President Obama is drawing sharp contrasts between his jobs plan and the ideas put forward by Republicans in Congress, as he continues his bus tour through North Carolina and Virginia. That may not bring his jobs plan any closer to passing, but it does help frame the argument for the 2012 election.
The editor of Newsweek offers some required reading on the gap between the Tea Party and the Republican establishment — and talks about the "Yes We Cain" issue of Newsweek, featuring Republican Herman Cain. "Herman Cain is surprising everybody," Brown says.
Iowa's Republican Party officials have set their presidential caucuses for Jan. 3, maintaining that state's position as the first contest. The move was expected though Iowa officials had been waiting to see what date New Hampshire would choose. The New England state has yet to announce an earlier date for its primary. So Iowa went decided to go ahead and pick a date.
GOP presidential candidate Rep. Ron Paul says he would end not only the Education Department, but also the Departments of Commerce, Interior, Energy and Housing and Urban Development. Furthermore, Paul is promising to balance the federal budget in the third year of his presidency.
Texas Gov. Rick Perry entered the GOP presidential race Aug. 13, and went on to raise $17.2 million in the remaining 49 days of the quarter. These fat numbers put Perry at the front of the GOP money race. But when we dissected Perry's FEC report, we found three hidden weaknesses.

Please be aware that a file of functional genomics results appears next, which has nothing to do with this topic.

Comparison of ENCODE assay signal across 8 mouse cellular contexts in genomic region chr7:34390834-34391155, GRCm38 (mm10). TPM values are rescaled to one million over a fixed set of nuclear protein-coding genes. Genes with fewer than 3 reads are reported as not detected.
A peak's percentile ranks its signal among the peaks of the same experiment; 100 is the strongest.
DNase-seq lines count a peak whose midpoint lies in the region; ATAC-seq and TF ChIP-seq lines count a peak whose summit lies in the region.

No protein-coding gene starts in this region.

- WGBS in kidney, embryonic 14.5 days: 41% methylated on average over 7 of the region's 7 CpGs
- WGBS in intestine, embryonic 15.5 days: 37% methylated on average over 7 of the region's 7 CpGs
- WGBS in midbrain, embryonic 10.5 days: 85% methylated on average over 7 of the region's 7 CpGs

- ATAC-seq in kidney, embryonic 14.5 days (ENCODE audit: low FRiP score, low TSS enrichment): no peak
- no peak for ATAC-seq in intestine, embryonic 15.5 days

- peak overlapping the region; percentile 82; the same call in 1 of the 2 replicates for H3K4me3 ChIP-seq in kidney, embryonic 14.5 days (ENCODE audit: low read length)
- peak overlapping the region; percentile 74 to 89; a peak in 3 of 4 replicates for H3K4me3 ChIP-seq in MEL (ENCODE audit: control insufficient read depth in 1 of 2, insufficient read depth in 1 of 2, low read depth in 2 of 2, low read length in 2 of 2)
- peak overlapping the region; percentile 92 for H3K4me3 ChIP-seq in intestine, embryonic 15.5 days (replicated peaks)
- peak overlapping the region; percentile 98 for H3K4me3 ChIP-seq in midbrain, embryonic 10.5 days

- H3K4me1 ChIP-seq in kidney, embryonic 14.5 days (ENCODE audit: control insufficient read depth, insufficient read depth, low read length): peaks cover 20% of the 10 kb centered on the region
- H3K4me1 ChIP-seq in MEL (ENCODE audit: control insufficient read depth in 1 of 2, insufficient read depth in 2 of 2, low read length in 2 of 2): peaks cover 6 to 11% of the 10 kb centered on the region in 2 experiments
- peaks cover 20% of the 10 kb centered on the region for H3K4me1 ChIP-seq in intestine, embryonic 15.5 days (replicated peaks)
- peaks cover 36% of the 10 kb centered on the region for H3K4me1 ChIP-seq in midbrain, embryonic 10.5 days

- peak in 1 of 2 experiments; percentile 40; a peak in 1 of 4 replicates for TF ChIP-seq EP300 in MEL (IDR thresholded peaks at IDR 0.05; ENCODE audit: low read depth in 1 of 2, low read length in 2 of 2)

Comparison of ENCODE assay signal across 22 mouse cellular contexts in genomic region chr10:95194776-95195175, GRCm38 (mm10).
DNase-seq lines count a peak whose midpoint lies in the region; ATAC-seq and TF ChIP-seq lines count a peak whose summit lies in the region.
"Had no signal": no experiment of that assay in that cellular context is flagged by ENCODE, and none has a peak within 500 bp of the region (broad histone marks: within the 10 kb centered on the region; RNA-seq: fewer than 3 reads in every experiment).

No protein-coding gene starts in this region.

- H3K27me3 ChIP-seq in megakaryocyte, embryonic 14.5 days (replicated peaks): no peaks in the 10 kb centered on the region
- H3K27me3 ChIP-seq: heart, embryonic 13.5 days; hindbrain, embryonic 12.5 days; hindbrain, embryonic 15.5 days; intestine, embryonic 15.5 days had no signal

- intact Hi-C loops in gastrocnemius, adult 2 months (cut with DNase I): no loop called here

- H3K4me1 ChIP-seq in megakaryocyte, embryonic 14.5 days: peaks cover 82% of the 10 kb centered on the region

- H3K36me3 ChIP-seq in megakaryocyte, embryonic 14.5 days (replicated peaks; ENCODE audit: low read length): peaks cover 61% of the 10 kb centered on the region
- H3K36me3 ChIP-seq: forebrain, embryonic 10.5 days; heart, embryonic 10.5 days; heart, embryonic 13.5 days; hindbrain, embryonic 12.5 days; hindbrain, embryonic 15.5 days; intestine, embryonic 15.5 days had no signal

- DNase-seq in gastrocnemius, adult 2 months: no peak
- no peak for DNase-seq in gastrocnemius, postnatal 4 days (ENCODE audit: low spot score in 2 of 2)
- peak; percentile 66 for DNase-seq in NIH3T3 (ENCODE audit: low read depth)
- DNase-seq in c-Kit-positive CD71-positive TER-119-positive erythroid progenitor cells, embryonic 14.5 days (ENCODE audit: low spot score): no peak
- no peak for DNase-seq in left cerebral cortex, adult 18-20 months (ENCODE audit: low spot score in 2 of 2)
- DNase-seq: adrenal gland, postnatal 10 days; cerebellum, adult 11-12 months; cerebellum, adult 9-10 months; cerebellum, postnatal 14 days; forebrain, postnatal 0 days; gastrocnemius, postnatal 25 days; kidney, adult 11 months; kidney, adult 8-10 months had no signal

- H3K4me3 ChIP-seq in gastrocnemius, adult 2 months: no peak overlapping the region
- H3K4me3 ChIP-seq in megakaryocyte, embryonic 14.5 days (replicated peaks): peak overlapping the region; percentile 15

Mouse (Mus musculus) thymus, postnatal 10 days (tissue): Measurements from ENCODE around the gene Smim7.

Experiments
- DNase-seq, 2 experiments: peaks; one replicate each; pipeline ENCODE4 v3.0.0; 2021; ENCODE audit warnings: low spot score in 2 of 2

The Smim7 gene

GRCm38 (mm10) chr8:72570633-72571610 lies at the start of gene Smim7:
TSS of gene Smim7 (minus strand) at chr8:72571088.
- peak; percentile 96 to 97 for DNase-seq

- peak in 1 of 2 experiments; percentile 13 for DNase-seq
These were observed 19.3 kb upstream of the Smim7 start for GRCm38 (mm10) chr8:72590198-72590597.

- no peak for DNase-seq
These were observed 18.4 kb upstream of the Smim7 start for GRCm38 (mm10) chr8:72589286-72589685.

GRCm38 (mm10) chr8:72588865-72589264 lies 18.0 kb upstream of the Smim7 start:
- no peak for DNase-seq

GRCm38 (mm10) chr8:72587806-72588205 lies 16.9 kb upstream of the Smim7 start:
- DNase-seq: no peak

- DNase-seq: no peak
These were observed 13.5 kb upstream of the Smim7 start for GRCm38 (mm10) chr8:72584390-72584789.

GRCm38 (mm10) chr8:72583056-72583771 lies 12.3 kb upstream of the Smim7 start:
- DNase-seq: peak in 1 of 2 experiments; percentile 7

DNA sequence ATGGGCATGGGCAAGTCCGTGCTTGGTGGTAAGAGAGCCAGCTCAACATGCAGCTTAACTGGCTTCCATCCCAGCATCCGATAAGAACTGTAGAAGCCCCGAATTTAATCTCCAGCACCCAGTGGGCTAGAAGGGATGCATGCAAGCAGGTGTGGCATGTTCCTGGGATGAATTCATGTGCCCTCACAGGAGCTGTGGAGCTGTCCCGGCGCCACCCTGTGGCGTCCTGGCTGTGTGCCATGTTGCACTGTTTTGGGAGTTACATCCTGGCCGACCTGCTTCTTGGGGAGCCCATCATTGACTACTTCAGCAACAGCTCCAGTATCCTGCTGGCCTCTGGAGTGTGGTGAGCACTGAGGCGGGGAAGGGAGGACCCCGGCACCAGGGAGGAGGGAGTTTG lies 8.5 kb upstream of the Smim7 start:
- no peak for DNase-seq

Republican presidential candidate Herman Cain is surging in the polls. He credits his success to three numbers: 9-9-9. Tax experts say the plan would most likely cut taxes for the rich and increase the burden on the poor and middle class substantially.
An NPR analysis of contributions week by week found that itemized contributions to Texas Gov. Rick Perry dropped 60 percent during the week following his first appearance in a GOP presidential debate, on Sept. 7. That same week, Romney's itemized contributions went up 50 percent. Compare the candidates' weekly fundraising totals in an interactive graphic.
President Obama began a three-day bus tour of North Carolina and Virginia Monday. The president plans to continue his push for Congress to take up at least portions of his jobs proposal. He's doing so in two traditionally red states that he narrowly won in 2008. Robert Siegel talks to NPR's Scott Horsley for more.
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